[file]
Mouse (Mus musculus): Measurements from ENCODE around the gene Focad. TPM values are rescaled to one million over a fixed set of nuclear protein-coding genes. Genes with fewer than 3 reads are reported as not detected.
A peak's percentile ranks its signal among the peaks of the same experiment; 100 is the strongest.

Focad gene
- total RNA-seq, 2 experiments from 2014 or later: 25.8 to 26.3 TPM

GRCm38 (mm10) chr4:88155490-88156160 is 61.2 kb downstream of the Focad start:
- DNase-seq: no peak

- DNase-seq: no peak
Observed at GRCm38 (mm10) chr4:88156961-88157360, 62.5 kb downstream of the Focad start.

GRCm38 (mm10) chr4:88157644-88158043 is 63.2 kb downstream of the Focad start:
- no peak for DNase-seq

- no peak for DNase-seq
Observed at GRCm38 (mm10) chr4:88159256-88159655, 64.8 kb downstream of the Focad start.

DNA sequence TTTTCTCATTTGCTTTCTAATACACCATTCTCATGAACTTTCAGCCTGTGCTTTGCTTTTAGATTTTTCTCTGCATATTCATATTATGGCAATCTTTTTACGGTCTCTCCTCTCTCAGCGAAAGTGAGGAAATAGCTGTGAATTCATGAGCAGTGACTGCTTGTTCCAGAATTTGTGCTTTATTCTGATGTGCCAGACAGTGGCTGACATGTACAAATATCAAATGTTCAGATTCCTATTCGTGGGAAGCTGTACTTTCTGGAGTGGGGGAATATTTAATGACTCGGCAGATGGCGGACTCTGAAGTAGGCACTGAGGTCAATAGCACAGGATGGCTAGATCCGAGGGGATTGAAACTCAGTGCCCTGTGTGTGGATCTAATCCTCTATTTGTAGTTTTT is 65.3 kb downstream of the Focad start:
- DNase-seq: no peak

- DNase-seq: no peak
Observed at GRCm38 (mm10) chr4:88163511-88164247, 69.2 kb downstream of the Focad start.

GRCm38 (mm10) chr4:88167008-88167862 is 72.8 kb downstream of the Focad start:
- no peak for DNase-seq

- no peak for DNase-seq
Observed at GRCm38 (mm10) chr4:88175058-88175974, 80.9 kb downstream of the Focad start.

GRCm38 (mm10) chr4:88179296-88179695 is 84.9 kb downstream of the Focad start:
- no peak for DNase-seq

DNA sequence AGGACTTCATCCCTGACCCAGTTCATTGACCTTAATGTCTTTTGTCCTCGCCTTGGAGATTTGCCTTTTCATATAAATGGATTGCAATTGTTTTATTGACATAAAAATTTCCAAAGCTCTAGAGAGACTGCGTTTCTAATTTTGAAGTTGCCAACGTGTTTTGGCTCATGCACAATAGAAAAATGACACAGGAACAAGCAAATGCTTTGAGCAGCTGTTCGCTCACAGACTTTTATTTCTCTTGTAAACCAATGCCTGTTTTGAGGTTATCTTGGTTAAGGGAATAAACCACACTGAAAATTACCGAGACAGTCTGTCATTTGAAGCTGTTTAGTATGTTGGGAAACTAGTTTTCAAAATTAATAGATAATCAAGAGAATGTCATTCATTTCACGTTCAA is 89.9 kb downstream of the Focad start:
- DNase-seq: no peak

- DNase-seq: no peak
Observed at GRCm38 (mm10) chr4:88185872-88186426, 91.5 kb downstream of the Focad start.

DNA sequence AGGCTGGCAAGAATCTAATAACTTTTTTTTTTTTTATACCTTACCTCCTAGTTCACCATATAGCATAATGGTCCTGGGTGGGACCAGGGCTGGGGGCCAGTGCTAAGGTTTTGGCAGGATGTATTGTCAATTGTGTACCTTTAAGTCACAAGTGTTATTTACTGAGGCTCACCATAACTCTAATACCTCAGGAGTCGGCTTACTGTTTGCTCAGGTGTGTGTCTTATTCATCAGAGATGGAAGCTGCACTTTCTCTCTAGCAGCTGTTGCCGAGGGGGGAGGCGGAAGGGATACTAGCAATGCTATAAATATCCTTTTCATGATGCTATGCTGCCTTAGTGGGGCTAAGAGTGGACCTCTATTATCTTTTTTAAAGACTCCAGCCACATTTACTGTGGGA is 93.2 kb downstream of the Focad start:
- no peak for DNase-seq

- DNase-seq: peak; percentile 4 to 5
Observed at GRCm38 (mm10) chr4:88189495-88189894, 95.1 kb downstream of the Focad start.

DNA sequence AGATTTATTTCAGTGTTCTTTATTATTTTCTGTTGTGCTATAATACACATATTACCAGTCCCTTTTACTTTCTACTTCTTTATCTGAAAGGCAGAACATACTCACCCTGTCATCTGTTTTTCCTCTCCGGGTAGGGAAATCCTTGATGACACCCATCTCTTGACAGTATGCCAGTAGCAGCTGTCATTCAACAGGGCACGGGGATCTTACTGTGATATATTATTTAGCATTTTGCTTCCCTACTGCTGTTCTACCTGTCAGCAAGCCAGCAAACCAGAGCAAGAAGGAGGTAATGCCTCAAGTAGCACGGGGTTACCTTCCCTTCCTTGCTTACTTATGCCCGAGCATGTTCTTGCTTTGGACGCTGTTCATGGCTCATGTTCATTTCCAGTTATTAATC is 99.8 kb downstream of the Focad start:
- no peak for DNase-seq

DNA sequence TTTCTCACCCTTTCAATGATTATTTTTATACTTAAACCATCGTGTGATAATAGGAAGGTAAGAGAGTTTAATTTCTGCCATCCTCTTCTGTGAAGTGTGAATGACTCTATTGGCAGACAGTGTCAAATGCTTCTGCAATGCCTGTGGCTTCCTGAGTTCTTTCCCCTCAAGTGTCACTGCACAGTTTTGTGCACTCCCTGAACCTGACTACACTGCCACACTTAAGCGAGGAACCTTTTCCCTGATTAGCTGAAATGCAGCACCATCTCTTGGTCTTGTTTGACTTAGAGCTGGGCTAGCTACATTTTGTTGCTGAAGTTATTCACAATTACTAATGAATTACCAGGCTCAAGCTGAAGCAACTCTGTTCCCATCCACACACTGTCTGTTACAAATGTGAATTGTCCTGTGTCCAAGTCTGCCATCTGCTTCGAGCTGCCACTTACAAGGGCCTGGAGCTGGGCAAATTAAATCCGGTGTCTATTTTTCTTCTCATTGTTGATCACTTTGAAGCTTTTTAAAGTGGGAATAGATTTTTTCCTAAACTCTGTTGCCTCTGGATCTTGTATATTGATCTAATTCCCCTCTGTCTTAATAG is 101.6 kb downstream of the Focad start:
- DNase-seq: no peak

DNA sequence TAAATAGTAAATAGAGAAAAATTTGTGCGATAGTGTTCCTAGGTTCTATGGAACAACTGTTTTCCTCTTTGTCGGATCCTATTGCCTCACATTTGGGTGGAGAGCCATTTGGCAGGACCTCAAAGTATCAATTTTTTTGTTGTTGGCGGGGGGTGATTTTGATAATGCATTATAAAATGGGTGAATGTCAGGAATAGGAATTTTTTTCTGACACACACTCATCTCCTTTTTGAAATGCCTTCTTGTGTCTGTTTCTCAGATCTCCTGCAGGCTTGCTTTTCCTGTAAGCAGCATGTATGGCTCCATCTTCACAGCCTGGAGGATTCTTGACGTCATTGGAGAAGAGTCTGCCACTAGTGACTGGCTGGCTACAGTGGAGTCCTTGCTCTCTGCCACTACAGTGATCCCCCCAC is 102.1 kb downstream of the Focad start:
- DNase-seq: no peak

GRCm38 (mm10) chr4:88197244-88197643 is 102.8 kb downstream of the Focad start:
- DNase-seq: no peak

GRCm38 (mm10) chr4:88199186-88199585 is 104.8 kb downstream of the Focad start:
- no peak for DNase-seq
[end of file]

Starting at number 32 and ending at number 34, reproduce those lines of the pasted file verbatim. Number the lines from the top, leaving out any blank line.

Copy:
- no peak for DNase-seq

DNA sequence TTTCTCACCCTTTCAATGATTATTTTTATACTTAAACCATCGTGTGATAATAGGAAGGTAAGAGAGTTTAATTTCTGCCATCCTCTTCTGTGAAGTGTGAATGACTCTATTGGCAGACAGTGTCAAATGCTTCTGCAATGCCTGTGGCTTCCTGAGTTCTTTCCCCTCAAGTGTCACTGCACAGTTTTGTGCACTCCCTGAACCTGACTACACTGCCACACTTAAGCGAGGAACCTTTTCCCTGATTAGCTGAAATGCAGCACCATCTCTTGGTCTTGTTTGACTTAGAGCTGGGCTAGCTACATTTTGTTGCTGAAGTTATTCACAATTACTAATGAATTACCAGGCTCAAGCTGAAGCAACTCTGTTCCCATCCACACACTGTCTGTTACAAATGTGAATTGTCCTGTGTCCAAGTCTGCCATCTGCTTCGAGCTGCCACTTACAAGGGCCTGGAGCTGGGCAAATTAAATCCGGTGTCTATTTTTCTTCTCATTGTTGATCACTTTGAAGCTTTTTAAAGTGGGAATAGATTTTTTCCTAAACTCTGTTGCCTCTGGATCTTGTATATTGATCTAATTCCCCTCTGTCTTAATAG is 101.6 kb downstream of the Focad start:
- DNase-seq: no peak